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May 7, 2004


Lamm pushes water quality study


A graph displayed by the Nevada Bureau of Water Resources of measurements from the Bowman Ranch through 2001 shows groundwater pumping in Pahrump Valley has dropped from the days when farming was big in the valley.
The caffeine Pahrump residents drink every morning may be good for waking up sleepyheads, but if it shows up in groundwater studies, it could indicate Pahrump has some water quality problems.

A study of recharge to the Pahrump Valley water table from the Spring Mountains, planned by the Southern Nye County Conservation District, is being scrapped in favor of a sampling project for any possible water contamination on the valley floor. Caffeine is being viewed as one substance that would be an indicator of any septic leakage.

Members of the Southern Nye County Conservation District Wednesday approved a transfer of $5,000 originally earmarked for a study of the recharge, which would concern water quantity, to the contaminant study, or water quality. Donna Lamm, a supervisor on the conservation district and co-chairperson of the Pahrump Valley Community Action Team water and environmental task force, will prepare a proposal.

Lamm said installing several meteorological stations in the Spring Mountains to gauge the recharge to the Pahrump Valley water supply would be too expensive. The computerized stations cost about $5,000 apiece; the manual stations could be obtained for as little as $500 but would require hiring someone to check them frequently.

The U.S. Geological Survey in 2000 projected a recharge of 22,000 acre-feet per year to the Pahrump Valley water supply from the Spring Mountains, although Nye County hydrologist Tom Buqo notes in the Nye County Water Resources Plan issued in February 2002, "the quantity of recharge that is contributed each year is not known."

"It finally occurred to me I was barking up the wrong tree. One thing I know for sure, the water table is dropping valley-wide about a foot a year. So the more I thought about it, what good does it do to have meteorological stations if the water table is dropping," Lamm said.

Instead, scientists who routinely test the depth of the Pahrump Valley water table will be asked to pull a water sample as well. Buqo said 40 to 60 measurements of the water table are taken monthly at numerous locations around Pahrump Valley. He confirmed Lamm's figures.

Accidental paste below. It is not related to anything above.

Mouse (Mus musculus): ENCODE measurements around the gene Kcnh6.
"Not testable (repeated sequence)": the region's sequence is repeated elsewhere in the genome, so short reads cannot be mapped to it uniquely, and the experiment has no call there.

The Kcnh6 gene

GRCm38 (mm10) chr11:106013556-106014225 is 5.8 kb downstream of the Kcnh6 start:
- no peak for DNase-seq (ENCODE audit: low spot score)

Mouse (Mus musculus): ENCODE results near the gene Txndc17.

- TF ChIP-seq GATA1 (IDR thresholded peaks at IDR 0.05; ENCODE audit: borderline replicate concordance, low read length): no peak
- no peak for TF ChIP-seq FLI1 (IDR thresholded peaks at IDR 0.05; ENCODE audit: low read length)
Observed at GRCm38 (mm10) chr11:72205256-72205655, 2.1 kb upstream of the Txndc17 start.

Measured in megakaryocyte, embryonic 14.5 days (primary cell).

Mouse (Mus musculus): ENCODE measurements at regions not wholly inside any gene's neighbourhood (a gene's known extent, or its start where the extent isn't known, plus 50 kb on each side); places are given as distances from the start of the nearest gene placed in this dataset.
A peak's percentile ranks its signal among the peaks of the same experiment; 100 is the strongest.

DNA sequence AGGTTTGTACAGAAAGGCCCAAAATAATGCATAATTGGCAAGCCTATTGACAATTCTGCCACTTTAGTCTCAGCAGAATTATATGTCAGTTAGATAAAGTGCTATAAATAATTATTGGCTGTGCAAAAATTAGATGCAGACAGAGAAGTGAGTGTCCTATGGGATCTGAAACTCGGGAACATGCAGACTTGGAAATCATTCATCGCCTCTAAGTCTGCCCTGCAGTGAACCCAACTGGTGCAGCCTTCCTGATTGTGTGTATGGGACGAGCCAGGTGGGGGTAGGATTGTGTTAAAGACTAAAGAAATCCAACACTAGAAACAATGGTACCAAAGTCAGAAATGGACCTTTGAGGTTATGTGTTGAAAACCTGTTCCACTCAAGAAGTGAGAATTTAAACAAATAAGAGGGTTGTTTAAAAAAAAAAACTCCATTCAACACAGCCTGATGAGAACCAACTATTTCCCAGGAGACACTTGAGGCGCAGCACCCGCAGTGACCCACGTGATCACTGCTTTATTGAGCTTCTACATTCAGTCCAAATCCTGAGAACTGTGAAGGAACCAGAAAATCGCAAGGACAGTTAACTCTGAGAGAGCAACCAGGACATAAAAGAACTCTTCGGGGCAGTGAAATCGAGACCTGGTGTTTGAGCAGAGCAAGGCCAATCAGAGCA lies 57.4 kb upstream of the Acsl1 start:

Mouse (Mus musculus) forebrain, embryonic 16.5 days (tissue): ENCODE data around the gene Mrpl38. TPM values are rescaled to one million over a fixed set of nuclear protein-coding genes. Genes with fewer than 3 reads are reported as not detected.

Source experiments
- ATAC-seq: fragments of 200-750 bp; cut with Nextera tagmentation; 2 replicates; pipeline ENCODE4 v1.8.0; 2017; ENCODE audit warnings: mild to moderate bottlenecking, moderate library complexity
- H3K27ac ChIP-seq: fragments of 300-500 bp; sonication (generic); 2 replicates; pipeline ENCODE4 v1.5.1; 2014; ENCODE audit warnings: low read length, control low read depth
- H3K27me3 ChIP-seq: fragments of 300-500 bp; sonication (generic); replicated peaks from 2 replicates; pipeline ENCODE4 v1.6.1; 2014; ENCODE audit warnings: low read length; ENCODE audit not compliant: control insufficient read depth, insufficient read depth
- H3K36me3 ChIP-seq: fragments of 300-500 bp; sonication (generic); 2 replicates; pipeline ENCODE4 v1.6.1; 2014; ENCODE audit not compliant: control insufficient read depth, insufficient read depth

Asked whether a dropping water table is causing a lot of well owners to drill deeper, Buqo said, "We're reaching that point. In some areas they're going to have to start deepening wells, my projections are in the next 15 years."

The water quality study would be to ensure there isn't any contamination from septic tank leakage. The push to enact a county ordinance requiring an engineer to verify percolation tests on new septic systems raised concerns over potential contamination from failed systems.

While Lamm talked about checking for nitrates, she said the study couldn't be limited to just that because nitrates can be naturally occurring in the soil. Buqo concurred the county doesn't have any comprehensive water chemistry sampling.

"We will also have to test for other substances, such as caffeine," Lamm said. "Caffeine is usually an indicator because that doesn't naturally occur in the soil. So that would be some indication there was contamination from septic tanks."

"I believe that we are OK. I don't believe that there's contamination but this will prove that there's not," Lamm said confidently.

Buqo added, "The reason we picked nitrates, No. 1 it's inexpensive to do that analysis, so we can get widespread coverage. If we come back with unfortunate circumstances and show elevated nitrate levels then we'll do more comprehensive analysis.

"There are no documented water contamination problems," Buqo said. "We have not identified any problems whatsoever but we want to know."

Buqo said the county is also studying the water flow in local springs. A good opportunity to learn about the water situation in Pahrump Valley is the upcoming Devil's Hole Workshop June 2-4; presentations by various scientists are scheduled at the Bob Ruud Community Center from 8 a.m. to 5 p.m. June 3.

The Nye County Planning Department reported as of January, the county assessor's office had recorded 47,679 parcels in Pahrump Valley, with 10,580 septic systems and 9,410 wells.

Nye County Commissioners April 6 voted to apply for a $50,000 Nevada Division of Environmental Protection grant for a wellhead protection plan. Buqo said the plan would define a capture zone for each water supply well in Pahrump Valley and potential sources of contamination in each one of those zones. As part of the wellhead protection plan Buqo will work with the Pahrump Regional Planning Commission to see if new businesses coming into Pahrump Valley could be a source of contamination for those wells.

The justification for seeking the grant, submitted by Les Bradshaw, director of the Nye County Department of Natural Resources and Federal Facilities, states, "as many as 200 to 300 septic systems are added each year. Given that the depth to water over much of the valley floor area is only 30 to 60 feet below land surface, the potential for contamination is considered high in some areas and has been identified as the most pressing water supply problem in the basin."

While her study on water quantity has been scrapped for now, Lamm took the occasion to urge Pahrump residents to practice water conservation.

"There's people moving in here in droves, they can't put in huge lawns," Lamm said. "The single biggest user of water is landscaping."

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